Perfect Giddimani World Peace Review

Perfect Giddimani – World Peace – Review

Perfect Giddimani: World Peace Single Review by Mr Topple for

The legendary Perfect Giddimani has recently returned with a brand-new track. This time, it sees him go back to a classic Roots Reggae sound – but the subject matter is bang up-to-date.

World Peace, released via Earth Strong Productions, sees Giddimani take things back to a classic vibe. The production from Father Ralph at Earth Strong is clean, crisp, and tidy – evocative of the golden days of Reggae. Recording and mixing comes from Trainline Records – who have been making name for themselves recently (including a forthcoming track with Dexta Daps). The mastering shows keen attention to detail, especially across the backing vocal and horn lines. Then, the arrangement is slick and pleasing.

The track consists of classic Reggae staples. Guitars casually skank in the background, ebbing and flowing across the track – while the keys run a bubble rhythm in the mid-range of their register. Both combine to give World Peace that authentic, stuttering Reggae flavour. Then, the bass’s line is interesting. It works in a mid-to-low-range selection of notes, with a rich and resonant, but not abrasive, sound. Its melody works around arpeggio chords, in that pre-Rocksteady style. However, interestingly, the drums avoid a traditional one drop – instead opting for a more syncopated kick, stuttering hi-hats and a winding snare – sometimes doing rim clicks.

There is a lovely use of an electric organ at times, running breves across vibrato’d chords – bringing some calming vibes to proceedings. Backing vocals are the perfect mix of Soul and choral – bringing rich harmonies along with call and response arrangements to elevate the track nicely. There are also some pleasing breaks as well as the odd inflection of Dub engineering.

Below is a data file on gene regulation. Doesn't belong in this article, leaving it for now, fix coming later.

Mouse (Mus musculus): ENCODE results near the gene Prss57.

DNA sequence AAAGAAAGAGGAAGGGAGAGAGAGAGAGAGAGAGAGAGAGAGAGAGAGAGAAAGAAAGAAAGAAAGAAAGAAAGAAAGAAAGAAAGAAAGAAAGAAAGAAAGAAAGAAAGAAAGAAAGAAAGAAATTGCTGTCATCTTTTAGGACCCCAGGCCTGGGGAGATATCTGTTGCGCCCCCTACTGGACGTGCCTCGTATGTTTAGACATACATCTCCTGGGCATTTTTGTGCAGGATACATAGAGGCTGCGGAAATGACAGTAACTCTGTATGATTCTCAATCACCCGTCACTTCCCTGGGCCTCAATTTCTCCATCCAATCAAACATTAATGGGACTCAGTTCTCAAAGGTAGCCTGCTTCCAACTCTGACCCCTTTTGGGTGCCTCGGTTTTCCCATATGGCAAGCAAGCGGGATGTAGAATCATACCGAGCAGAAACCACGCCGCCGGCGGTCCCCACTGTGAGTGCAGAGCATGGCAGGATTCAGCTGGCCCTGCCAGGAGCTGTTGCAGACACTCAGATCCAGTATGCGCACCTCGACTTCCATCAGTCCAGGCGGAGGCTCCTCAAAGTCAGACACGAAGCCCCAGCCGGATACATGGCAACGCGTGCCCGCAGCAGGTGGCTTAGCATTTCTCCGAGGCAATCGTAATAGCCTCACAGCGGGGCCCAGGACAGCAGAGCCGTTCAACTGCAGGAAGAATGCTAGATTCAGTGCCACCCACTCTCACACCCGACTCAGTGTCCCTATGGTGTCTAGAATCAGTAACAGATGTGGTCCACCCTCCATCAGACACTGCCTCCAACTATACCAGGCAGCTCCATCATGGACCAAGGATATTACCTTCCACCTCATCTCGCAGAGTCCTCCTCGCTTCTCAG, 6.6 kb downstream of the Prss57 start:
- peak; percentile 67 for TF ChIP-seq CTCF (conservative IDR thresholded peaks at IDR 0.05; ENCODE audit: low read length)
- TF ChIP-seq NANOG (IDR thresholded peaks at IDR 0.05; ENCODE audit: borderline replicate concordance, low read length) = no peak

One of the highlights of the composition are Dean Fraser’s wonderful horns. As always with this natural artist, they have all the qualities of a human voice. The vibrato is well-controlled and expressive. Fraser makes excellent use of crescendo and decrescendo to provide dynamic peaking and troughing, and he provides staccato and legato notes for added interest. Their melodies are especially well-arranged, providing at times pleasing responses to Giddimani’s main vocal – which is of course on-point.

Here, he combines that gruff singjay he has become famous for with a straighter vocal. The former he delivers across interesting rhythms, taking a basic clave and embellishing it well. Giddimani is forthright with his singjay here – hammering home the lyrics. But then, across the choruses his straighter vocal comes into play – bringing with it something slightly more delicate in terms of dynamics and tone but still as powerful in terms of interpretation of the lyrics – which themselves are also strong.

“Chant world peace… trample di beast” is a fitting sermon for what we all need to be doing at present, because there’s “no time to retreat” – and certainly not when world peace is at stake. Giddimani has concocted a strong message about how Babylon and its proponents continue to cause chaos with their nefarious agendas and divide and conquer tactics. But if we all united and chanted world peace, then Babylon’s gates would come crashing down. It is strong, timely, and well-through.

Overall, World Peace is a pleasing offering from Giddimani and Earth Strong. Musically intricate but not too much so it overwhelms, the classic arrangement allows Giddimani’s vocal to lead along with his lyrics – and the result is powerful yet listenable. Solid works.

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Perfect Giddimani World Peace Review by Mr Topple / Pauzeradio PR Services (3rd November 2022).

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